In the movie theaters, 2012 was the end of the world as we know it. For traditional offline clothing retailers, 2012 could be pretty much the same thing.
According to a new study by Google and Compete, 2012 marks a key switch: the first time that more than half of retail clothing purchases — almost 60 percent, actually — are either online or influenced by the web. That influence ranges from checking prices at competing stores to skimming product reviews to getting directions to the store … or even watching video previews online.
“We’re seeing massive changes in the use of digital, mobile devices, and video in driving apparel sales,” says Todd Pollak, Google’s industry director for retail.
Those shifts include shopping on tablets or smartphones: A startling 24 percent of clothing shoppers use mobile devices on a daily basis to research deals, prices, or product information. And 75 percent research clothing online after seeing an offline ad.
One of the most significant is that the most effective online marketing in terms of driving offline sales is video.
“Four out of ten shoppers who watched a product video online later visited the store online or in person,” Pollak says. “And 34 percent of clothing shoppers are likely to buy after watching an online video ad versus only 16 percent after watching an ad on TV.”
Those videos are not just product ads or company-produced infomercials; they include customer testimonials, reviews, and other user-generated content.
Google’s study showed that shoppers who use video are heavier spenders than the average consumer: 25 percent buy clothing more than once a month, versus only 16 percent of non-video researchers. In addition, another 28 percent have spent more than $500 on clothing in the past half year. Only 2 percent of consumers who do not check online videos while shopping have spent that much.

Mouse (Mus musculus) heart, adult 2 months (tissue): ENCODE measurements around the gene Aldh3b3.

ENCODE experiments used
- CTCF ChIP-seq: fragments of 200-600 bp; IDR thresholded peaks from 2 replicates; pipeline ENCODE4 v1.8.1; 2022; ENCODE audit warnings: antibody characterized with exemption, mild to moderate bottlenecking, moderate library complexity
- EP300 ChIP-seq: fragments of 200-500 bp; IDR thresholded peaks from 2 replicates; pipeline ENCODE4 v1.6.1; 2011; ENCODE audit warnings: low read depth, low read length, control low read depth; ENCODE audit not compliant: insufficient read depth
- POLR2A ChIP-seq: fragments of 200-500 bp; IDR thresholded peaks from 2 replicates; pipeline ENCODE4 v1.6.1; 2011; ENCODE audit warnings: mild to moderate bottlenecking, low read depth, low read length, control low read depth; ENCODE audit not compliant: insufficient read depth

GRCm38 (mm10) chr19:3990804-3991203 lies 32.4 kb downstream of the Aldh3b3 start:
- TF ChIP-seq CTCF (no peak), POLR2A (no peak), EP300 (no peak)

Pollak attributes the power of online video to the nature of the web: shoppers can click away at any time. Staying and watching the ad indicates a level of interest that can’t be inferred from passively consuming a TV ad spot.
So what can offline retailers do?
A strong e-commerce website is table-stakes, as is a site that is easily accessible from a mobile device. Using video in product and sales presentations would to be a key factor, as well as enabling the creation or addition of user-generated video content to your website.
And adding online ads to offline campaigns wouldn’t hurt either. That’s not just a self-serving message from Google: It aligns with data that retail intelligence firm RapidBlue shared with me a couple of weeks ago.
Offline retailers who aren’t already using digital better hurry, however. They are rapidly approaching one of the biggest shopping seasons of the year: back to school. At $84 billion, back to school shopping ranks second only to Christmas.
And if Google’s right, at least $42 billion of that spend will be influenced by what consumers see and do online.
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